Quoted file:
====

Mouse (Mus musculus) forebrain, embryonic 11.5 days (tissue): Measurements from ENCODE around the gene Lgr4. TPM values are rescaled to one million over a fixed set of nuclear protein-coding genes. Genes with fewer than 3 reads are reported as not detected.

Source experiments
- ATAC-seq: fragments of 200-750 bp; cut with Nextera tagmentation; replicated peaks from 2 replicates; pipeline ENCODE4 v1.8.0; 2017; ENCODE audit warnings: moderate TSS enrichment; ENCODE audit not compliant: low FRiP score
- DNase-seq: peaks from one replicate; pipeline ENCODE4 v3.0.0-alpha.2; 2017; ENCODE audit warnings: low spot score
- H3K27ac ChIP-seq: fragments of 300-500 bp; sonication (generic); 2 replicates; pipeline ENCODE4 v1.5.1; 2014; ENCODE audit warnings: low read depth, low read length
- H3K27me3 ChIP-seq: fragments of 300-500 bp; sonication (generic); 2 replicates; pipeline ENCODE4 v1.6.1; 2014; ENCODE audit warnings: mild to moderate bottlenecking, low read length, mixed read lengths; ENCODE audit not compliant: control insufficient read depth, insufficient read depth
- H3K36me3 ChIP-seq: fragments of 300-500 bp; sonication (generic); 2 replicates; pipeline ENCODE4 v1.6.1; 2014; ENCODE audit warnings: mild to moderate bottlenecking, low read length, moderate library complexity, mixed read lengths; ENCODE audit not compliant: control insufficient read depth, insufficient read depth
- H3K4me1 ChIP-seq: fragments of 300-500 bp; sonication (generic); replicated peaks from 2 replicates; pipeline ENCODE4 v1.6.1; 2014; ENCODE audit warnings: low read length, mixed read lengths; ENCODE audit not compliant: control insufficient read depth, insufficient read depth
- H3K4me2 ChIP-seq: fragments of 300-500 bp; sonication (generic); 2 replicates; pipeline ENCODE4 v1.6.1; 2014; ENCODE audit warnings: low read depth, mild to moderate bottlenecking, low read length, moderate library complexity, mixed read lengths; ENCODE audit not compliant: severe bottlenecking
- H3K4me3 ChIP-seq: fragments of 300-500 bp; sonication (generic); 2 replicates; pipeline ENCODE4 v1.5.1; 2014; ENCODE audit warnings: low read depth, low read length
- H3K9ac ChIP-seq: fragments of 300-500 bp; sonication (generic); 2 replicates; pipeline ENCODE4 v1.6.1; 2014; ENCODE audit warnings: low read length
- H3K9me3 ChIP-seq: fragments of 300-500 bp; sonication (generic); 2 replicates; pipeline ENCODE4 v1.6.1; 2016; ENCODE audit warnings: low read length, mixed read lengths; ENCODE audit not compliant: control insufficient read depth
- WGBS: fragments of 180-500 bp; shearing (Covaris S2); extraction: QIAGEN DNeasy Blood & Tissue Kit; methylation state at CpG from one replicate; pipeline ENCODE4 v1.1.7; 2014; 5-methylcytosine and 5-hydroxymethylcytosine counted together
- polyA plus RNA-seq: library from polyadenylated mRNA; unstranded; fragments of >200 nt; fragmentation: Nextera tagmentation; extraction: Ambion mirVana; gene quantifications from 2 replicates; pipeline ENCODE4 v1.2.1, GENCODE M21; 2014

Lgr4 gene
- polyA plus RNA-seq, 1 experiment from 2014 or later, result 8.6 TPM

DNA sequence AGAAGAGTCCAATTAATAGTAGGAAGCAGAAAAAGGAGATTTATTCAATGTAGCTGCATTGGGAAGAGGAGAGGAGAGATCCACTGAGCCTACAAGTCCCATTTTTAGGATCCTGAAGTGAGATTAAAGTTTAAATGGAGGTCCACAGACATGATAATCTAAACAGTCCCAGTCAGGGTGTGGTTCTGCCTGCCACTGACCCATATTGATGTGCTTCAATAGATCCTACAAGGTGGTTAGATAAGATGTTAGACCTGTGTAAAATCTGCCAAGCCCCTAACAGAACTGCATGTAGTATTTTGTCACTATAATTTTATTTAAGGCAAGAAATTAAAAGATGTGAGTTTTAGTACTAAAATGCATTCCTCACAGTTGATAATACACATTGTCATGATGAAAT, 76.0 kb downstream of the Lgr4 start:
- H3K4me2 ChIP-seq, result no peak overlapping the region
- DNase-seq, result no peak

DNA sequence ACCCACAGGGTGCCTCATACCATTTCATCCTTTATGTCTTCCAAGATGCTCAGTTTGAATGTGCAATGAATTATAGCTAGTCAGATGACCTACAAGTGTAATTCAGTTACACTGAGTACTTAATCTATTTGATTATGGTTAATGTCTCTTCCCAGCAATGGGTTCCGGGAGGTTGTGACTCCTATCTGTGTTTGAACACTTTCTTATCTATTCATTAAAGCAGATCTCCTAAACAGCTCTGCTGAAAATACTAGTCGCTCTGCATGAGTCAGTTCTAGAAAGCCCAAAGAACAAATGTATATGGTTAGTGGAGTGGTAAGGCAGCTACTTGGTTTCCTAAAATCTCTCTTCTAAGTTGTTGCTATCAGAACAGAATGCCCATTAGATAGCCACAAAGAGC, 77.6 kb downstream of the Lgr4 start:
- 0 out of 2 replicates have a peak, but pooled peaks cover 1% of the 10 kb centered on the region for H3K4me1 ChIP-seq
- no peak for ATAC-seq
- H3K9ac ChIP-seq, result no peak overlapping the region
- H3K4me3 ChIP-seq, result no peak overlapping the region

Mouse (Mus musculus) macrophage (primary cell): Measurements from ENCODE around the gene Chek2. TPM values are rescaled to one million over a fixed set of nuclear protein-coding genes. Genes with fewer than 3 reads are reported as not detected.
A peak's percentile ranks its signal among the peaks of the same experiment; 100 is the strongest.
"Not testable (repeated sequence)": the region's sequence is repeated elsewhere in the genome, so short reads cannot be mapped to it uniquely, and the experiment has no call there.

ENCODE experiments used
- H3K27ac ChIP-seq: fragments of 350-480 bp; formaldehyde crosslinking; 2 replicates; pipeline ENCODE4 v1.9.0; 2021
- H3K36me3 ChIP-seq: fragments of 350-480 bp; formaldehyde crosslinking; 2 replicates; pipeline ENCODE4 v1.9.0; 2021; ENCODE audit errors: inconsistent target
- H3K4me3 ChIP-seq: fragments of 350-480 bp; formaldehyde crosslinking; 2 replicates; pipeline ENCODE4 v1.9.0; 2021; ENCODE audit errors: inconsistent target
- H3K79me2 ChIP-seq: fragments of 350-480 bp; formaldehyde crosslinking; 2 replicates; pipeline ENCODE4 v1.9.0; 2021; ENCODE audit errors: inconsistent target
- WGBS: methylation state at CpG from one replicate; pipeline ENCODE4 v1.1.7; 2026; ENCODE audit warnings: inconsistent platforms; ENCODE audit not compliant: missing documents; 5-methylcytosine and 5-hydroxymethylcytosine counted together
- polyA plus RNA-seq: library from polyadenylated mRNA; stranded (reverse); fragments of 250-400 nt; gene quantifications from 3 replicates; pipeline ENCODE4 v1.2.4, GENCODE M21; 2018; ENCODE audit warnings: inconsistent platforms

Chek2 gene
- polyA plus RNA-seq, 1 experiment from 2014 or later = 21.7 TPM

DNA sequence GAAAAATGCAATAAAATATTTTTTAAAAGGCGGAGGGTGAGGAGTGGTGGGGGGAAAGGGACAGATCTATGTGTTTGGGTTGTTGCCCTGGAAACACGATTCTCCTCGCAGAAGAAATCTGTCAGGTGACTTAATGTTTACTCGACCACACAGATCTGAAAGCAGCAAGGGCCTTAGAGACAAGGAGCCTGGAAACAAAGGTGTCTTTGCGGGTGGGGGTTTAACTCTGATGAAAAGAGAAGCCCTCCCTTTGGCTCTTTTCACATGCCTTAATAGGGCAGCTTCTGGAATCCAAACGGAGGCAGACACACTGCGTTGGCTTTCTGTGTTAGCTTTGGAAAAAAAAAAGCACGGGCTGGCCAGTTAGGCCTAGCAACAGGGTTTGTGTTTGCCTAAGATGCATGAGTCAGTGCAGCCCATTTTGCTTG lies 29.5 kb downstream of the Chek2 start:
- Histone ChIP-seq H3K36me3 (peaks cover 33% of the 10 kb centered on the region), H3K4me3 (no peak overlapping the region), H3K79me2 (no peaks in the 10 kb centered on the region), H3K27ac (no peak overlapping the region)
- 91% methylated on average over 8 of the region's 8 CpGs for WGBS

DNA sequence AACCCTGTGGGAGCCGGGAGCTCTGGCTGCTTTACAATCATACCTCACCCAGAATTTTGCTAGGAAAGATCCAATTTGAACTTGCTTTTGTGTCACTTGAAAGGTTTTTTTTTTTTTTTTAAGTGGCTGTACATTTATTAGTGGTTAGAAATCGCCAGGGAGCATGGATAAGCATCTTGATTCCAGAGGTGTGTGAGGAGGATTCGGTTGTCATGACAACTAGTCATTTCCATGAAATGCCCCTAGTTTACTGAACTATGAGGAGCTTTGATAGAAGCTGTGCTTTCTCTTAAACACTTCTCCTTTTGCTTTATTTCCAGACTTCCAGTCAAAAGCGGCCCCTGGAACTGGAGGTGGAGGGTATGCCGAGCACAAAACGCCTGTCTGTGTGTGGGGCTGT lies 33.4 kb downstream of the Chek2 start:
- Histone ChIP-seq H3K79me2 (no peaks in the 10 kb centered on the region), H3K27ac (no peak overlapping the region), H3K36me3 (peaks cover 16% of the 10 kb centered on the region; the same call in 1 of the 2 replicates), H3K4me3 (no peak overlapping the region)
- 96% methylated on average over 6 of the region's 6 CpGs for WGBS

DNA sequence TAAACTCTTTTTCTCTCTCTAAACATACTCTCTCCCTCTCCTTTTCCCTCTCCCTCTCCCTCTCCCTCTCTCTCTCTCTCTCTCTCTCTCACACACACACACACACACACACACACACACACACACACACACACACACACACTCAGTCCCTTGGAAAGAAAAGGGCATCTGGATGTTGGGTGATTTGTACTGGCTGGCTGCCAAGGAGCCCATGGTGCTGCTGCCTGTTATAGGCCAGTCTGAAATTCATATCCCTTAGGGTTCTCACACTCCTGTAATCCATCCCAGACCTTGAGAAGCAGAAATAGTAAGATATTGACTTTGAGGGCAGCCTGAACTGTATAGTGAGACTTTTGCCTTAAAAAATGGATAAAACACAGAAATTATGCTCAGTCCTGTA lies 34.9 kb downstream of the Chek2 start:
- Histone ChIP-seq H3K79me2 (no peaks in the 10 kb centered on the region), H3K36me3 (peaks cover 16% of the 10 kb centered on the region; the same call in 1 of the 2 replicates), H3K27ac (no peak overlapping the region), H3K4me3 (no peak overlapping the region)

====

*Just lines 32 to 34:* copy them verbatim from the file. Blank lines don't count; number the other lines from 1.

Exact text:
- H3K79me2 ChIP-seq: fragments of 350-480 bp; formaldehyde crosslinking; 2 replicates; pipeline ENCODE4 v1.9.0; 2021; ENCODE audit errors: inconsistent target
- WGBS: methylation state at CpG from one replicate; pipeline ENCODE4 v1.1.7; 2026; ENCODE audit warnings: inconsistent platforms; ENCODE audit not compliant: missing documents; 5-methylcytosine and 5-hydroxymethylcytosine counted together
- polyA plus RNA-seq: library from polyadenylated mRNA; stranded (reverse); fragments of 250-400 nt; gene quantifications from 3 replicates; pipeline ENCODE4 v1.2.4, GENCODE M21; 2018; ENCODE audit warnings: inconsistent platforms